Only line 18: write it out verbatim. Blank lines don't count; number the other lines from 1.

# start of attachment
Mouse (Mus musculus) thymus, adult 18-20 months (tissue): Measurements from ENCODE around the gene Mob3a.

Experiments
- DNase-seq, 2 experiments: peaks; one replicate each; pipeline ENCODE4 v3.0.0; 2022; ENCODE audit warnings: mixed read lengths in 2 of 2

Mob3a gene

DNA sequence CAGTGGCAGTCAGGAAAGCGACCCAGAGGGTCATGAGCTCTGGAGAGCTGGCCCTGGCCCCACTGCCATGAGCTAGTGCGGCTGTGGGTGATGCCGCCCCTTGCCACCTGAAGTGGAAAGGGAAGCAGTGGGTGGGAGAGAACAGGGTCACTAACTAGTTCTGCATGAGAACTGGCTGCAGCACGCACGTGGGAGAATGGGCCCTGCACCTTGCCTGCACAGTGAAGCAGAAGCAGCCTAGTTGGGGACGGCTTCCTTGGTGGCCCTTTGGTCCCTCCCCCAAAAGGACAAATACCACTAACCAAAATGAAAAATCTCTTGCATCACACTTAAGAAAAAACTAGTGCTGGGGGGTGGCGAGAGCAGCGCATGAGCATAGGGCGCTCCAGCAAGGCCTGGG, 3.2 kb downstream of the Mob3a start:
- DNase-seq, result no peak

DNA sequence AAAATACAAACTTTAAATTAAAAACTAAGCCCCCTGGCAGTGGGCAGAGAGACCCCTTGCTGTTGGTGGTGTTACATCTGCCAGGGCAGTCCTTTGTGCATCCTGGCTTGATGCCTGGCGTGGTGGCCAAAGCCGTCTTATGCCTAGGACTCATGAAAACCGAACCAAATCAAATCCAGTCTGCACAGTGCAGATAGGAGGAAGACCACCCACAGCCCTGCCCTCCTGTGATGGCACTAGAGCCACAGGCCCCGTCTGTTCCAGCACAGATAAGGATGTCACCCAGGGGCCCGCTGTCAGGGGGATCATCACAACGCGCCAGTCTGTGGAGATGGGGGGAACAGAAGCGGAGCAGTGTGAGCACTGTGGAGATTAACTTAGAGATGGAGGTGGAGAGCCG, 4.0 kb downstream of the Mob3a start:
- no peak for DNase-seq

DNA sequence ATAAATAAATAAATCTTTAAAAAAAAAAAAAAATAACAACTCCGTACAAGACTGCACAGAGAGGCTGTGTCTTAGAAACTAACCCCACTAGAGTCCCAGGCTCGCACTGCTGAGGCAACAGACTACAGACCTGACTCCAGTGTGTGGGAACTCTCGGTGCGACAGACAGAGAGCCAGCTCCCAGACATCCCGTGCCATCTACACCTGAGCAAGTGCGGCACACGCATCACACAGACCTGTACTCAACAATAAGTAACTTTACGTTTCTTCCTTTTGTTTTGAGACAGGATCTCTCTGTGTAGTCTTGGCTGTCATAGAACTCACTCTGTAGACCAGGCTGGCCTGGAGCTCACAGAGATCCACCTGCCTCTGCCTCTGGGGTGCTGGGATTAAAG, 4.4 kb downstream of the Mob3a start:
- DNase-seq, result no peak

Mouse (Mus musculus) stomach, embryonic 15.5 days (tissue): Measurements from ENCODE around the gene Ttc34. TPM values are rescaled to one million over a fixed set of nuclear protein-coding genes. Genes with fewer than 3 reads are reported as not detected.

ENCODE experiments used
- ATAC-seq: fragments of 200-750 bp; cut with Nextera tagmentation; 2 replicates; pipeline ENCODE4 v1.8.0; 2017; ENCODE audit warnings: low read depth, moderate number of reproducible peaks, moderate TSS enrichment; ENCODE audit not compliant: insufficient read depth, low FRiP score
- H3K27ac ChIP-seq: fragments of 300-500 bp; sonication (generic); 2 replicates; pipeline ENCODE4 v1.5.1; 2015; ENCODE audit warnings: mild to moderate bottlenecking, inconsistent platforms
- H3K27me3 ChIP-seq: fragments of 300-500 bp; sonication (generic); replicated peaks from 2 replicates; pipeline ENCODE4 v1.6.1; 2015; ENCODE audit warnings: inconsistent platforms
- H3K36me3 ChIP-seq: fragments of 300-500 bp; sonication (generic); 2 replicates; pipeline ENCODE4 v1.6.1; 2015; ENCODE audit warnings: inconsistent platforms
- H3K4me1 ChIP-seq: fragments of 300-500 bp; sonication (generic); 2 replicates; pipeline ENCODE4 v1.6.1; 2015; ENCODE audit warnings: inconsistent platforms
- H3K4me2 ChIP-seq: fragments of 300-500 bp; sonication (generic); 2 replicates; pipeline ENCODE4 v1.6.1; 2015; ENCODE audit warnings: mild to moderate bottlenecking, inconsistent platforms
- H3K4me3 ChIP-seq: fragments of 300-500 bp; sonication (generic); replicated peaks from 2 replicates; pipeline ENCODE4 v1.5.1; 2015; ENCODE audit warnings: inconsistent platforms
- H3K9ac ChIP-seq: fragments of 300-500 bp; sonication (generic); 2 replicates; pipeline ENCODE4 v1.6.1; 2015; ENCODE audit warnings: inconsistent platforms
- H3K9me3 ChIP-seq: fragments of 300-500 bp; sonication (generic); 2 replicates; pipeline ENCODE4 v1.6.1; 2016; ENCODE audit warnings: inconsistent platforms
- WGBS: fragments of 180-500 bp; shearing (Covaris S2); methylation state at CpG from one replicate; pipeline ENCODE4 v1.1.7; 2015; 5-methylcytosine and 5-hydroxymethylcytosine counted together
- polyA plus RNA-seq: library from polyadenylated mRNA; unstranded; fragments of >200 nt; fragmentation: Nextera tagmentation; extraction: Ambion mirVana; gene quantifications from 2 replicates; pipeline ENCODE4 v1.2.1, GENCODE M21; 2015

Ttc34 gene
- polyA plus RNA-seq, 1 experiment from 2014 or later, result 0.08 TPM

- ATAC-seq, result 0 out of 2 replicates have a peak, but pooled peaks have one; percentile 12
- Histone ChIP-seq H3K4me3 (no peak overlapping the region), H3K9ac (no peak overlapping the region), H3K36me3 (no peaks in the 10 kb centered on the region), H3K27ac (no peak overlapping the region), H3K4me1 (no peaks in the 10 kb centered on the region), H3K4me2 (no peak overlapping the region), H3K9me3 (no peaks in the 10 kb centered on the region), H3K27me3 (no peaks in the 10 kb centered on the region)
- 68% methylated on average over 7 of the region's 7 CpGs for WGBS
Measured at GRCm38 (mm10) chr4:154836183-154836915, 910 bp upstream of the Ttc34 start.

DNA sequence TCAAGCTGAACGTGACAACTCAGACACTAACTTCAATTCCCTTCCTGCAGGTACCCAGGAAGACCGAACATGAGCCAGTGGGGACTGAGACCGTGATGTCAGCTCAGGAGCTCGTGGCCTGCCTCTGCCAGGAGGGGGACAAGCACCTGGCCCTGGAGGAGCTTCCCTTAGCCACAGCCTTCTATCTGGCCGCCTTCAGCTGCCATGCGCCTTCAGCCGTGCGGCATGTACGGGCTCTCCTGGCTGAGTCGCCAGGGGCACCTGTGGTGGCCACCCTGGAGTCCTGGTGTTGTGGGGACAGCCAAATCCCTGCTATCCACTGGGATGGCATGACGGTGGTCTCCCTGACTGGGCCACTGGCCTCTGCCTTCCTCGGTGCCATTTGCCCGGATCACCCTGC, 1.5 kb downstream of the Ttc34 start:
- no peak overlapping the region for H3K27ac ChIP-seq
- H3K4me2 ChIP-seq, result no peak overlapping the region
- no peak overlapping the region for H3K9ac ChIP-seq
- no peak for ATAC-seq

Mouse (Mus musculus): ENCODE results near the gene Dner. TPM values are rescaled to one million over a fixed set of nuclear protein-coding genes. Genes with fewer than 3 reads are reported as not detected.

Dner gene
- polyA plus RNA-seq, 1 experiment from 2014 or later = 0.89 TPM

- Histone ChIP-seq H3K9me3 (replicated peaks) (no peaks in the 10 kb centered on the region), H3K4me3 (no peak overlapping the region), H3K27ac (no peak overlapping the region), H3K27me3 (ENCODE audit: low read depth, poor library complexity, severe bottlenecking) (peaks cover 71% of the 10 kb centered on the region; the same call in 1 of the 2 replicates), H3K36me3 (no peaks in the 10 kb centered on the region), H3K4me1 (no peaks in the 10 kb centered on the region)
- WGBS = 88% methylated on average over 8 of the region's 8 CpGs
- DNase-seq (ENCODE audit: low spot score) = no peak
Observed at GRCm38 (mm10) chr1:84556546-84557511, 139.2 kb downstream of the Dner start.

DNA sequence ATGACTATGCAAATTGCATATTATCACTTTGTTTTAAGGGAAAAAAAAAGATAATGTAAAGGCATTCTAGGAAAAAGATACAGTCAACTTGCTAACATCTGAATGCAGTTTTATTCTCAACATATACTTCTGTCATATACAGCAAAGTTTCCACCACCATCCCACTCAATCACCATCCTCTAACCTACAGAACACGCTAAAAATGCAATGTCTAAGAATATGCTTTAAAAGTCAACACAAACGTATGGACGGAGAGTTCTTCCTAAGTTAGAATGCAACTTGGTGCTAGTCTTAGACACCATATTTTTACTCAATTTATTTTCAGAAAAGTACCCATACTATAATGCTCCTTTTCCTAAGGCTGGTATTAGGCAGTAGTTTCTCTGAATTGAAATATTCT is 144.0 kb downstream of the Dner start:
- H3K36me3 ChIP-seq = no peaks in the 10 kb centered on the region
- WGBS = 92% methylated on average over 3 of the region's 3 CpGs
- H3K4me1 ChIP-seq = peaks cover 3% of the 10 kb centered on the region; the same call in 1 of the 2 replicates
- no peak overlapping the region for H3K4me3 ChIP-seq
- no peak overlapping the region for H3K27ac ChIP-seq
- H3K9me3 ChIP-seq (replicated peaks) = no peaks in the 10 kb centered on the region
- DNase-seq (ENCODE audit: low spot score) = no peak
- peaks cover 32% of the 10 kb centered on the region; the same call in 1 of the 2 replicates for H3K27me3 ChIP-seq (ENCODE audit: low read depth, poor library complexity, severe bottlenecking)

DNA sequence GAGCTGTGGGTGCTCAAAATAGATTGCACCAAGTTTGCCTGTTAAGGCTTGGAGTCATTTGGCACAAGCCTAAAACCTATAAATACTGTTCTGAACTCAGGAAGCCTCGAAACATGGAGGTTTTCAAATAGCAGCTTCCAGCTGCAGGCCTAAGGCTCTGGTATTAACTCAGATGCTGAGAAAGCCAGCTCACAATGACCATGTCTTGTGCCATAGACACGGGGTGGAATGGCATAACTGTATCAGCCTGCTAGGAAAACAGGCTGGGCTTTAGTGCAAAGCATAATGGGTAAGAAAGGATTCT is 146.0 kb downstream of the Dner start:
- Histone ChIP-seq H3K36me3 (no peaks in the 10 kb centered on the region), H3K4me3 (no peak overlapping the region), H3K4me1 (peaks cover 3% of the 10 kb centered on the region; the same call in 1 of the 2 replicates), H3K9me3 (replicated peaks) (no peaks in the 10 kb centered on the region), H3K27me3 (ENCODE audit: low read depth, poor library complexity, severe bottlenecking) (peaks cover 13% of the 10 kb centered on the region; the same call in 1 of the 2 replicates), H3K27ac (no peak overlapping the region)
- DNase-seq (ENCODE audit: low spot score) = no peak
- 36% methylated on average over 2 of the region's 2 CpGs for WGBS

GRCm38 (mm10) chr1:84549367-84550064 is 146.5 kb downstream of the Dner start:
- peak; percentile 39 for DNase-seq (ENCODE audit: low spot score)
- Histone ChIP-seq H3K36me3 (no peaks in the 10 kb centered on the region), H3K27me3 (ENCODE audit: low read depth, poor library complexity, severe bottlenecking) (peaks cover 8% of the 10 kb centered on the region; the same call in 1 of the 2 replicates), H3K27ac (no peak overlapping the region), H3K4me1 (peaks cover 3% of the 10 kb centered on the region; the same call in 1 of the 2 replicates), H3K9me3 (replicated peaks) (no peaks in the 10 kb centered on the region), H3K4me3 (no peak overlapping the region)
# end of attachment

- H3K4me2 ChIP-seq: fragments of 300-500 bp; sonication (generic); 2 replicates; pipeline ENCODE4 v1.6.1; 2015; ENCODE audit warnings: mild to moderate bottlenecking, inconsistent platforms